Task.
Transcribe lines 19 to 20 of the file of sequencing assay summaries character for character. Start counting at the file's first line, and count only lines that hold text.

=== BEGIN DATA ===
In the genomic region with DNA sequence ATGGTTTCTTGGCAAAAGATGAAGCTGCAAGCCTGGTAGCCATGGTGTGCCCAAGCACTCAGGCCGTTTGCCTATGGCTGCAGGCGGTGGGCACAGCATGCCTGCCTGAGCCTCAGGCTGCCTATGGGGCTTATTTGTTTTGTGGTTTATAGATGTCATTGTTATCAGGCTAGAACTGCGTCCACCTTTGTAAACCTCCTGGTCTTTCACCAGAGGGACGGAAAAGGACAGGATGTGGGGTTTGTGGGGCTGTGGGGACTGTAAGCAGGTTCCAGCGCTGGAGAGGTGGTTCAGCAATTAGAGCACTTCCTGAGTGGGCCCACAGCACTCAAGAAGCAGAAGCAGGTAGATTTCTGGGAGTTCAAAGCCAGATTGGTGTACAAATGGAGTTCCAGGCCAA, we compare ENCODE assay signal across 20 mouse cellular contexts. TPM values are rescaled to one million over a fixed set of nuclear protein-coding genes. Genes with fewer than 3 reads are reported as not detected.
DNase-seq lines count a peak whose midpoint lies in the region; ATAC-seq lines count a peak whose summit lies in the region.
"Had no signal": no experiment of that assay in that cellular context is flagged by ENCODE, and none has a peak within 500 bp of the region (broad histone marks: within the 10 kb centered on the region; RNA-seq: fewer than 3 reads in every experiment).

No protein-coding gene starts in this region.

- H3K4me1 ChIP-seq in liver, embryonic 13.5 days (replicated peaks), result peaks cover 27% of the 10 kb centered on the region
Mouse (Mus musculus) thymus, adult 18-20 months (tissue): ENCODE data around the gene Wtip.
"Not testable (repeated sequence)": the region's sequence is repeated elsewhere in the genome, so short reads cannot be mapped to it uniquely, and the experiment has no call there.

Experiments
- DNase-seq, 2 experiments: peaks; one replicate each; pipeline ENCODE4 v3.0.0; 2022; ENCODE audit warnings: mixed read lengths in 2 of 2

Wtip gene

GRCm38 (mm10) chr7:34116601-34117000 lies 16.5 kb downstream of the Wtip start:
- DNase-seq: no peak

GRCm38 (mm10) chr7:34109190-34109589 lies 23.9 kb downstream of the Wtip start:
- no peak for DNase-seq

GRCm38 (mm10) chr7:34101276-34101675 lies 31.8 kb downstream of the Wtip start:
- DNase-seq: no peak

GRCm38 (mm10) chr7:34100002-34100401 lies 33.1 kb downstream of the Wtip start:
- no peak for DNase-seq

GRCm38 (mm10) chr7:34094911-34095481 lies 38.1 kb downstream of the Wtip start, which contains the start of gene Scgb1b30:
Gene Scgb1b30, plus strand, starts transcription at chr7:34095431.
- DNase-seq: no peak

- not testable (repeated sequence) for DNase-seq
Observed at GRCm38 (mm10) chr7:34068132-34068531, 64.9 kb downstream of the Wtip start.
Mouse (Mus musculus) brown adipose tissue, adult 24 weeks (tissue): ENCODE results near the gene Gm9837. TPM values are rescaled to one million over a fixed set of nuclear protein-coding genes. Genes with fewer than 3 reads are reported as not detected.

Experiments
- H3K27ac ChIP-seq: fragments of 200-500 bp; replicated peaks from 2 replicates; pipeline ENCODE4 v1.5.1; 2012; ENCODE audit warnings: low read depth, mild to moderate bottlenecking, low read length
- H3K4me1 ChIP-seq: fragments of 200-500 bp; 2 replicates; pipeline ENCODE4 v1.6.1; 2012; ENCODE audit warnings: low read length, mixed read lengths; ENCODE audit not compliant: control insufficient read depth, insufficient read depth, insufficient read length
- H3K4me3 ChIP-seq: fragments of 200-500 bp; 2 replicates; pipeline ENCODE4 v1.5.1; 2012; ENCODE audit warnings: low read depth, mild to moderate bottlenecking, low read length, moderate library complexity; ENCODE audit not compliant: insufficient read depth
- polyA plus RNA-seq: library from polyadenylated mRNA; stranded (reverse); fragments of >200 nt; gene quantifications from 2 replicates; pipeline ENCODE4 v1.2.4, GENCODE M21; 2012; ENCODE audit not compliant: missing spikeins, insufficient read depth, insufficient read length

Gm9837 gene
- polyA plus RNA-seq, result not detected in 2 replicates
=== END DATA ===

GRCm38 (mm10) chr7:34094911-34095481 lies 38.1 kb downstream of the Wtip start, which contains the start of gene Scgb1b30:
Gene Scgb1b30, plus strand, starts transcription at chr7:34095431.